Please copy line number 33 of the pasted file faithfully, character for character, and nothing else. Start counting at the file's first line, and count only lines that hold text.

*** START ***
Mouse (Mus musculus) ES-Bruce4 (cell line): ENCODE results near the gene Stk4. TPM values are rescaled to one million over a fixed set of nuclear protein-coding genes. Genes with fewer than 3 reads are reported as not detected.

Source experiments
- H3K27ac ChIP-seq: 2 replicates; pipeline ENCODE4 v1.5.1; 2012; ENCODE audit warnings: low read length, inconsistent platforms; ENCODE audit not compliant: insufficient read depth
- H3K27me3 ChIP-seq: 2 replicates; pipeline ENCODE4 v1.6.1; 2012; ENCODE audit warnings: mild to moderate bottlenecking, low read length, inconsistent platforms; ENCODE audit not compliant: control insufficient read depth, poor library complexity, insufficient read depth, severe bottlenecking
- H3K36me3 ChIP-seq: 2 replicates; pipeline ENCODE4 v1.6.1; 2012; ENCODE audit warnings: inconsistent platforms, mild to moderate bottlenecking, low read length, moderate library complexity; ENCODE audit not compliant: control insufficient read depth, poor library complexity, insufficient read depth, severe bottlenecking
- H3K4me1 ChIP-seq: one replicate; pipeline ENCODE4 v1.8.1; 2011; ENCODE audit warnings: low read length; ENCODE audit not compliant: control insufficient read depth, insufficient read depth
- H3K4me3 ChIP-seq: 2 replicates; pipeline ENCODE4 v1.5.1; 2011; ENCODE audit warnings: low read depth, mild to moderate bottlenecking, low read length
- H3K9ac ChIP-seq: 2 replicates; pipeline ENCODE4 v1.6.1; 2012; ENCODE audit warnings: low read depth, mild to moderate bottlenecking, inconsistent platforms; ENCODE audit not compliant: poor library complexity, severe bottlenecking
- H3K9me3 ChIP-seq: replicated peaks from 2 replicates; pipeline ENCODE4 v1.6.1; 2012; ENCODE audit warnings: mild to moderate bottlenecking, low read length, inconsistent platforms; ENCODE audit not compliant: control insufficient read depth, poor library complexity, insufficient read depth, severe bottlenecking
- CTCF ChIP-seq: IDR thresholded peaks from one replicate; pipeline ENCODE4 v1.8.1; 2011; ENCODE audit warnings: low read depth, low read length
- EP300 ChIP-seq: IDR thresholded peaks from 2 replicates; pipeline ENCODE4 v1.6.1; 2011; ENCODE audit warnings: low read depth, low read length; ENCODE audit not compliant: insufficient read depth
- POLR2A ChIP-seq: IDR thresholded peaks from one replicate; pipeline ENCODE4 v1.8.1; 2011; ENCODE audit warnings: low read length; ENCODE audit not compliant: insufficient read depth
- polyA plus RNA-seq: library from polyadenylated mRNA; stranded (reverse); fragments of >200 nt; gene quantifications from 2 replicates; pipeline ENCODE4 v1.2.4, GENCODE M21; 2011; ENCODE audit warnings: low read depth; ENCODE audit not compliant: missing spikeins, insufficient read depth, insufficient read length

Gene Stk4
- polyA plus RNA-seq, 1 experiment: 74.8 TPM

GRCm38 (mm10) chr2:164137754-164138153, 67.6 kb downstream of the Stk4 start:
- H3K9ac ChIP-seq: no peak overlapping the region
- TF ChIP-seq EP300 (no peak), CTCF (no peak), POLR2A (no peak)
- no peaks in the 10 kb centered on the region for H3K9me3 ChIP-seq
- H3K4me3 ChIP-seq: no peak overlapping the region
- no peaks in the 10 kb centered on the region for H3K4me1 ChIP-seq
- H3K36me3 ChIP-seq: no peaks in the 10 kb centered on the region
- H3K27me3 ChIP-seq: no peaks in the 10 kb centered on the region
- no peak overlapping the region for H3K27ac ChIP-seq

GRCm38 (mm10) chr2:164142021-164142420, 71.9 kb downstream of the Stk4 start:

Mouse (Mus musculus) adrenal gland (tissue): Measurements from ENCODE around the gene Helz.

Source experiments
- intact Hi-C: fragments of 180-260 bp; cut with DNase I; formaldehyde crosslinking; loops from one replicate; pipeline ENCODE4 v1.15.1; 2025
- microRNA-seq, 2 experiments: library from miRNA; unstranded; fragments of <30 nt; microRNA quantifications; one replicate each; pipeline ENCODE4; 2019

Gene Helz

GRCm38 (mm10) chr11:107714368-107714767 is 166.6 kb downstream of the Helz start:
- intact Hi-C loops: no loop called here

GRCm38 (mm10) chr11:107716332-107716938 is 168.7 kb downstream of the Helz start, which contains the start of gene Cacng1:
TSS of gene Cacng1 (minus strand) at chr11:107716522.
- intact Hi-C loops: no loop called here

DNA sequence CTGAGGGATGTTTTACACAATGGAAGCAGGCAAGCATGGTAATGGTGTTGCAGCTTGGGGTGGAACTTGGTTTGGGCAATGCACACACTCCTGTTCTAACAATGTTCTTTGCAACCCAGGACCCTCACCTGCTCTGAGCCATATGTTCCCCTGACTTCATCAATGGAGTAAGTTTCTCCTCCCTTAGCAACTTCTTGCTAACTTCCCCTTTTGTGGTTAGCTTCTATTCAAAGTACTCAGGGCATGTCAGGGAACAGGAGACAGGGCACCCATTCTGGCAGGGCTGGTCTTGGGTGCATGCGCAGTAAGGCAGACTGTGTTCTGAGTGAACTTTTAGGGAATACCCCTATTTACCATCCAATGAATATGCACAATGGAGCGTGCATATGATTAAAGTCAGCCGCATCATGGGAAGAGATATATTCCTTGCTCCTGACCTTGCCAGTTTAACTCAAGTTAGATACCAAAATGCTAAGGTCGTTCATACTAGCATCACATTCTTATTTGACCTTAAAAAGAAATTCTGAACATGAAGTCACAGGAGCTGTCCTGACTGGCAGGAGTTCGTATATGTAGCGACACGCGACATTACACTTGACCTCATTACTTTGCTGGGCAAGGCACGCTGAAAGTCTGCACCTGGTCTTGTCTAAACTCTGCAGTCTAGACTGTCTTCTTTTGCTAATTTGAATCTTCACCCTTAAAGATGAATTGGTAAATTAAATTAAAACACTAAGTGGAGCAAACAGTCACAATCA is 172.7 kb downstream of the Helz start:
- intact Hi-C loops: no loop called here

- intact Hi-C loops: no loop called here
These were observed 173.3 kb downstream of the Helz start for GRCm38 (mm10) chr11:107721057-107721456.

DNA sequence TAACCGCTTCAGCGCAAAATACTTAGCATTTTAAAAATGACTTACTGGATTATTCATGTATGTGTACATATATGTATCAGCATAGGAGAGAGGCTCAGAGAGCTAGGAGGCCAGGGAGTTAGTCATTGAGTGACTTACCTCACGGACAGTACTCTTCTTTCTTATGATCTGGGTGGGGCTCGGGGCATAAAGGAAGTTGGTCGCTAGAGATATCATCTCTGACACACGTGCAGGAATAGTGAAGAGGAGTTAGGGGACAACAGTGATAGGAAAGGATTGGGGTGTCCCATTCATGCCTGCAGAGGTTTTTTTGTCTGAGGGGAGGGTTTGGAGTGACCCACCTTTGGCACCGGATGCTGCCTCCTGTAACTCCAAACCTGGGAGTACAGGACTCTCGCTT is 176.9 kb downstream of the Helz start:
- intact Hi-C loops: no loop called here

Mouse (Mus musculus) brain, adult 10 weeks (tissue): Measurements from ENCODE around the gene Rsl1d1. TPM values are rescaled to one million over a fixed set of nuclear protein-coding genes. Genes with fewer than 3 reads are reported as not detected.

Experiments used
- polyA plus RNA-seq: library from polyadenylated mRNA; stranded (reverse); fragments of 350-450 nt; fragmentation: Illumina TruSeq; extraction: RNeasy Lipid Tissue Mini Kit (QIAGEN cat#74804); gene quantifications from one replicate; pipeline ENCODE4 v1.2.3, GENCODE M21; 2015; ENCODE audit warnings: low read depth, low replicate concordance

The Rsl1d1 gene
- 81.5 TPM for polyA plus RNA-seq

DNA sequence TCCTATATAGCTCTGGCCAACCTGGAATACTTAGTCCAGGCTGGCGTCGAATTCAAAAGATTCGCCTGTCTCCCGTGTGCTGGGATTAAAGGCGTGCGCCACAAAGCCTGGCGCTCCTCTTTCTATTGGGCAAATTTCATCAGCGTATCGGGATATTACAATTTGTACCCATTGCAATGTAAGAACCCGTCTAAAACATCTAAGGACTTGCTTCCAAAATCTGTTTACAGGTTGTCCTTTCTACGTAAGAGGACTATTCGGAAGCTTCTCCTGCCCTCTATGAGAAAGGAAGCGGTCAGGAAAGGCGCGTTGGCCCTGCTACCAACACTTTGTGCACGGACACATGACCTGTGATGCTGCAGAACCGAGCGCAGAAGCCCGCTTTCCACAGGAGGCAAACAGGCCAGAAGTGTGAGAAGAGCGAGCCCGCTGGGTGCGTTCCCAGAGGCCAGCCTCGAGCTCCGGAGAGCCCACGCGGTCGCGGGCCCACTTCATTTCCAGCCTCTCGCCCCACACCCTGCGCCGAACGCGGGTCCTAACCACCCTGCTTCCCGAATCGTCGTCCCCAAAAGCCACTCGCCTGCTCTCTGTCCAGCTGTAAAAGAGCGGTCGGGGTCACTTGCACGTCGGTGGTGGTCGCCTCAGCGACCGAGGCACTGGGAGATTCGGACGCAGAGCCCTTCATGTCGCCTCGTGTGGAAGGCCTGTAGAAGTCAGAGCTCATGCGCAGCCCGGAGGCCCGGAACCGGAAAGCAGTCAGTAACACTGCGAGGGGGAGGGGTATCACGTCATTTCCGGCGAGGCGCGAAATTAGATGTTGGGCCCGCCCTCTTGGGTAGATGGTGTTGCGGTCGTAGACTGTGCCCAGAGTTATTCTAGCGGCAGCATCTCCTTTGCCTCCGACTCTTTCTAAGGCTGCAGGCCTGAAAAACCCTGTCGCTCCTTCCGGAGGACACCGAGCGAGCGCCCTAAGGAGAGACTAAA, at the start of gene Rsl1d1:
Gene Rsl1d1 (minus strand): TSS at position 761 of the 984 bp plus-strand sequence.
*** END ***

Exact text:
GRCm38 (mm10) chr11:107716332-107716938 is 168.7 kb downstream of the Helz start, which contains the start of gene Cacng1: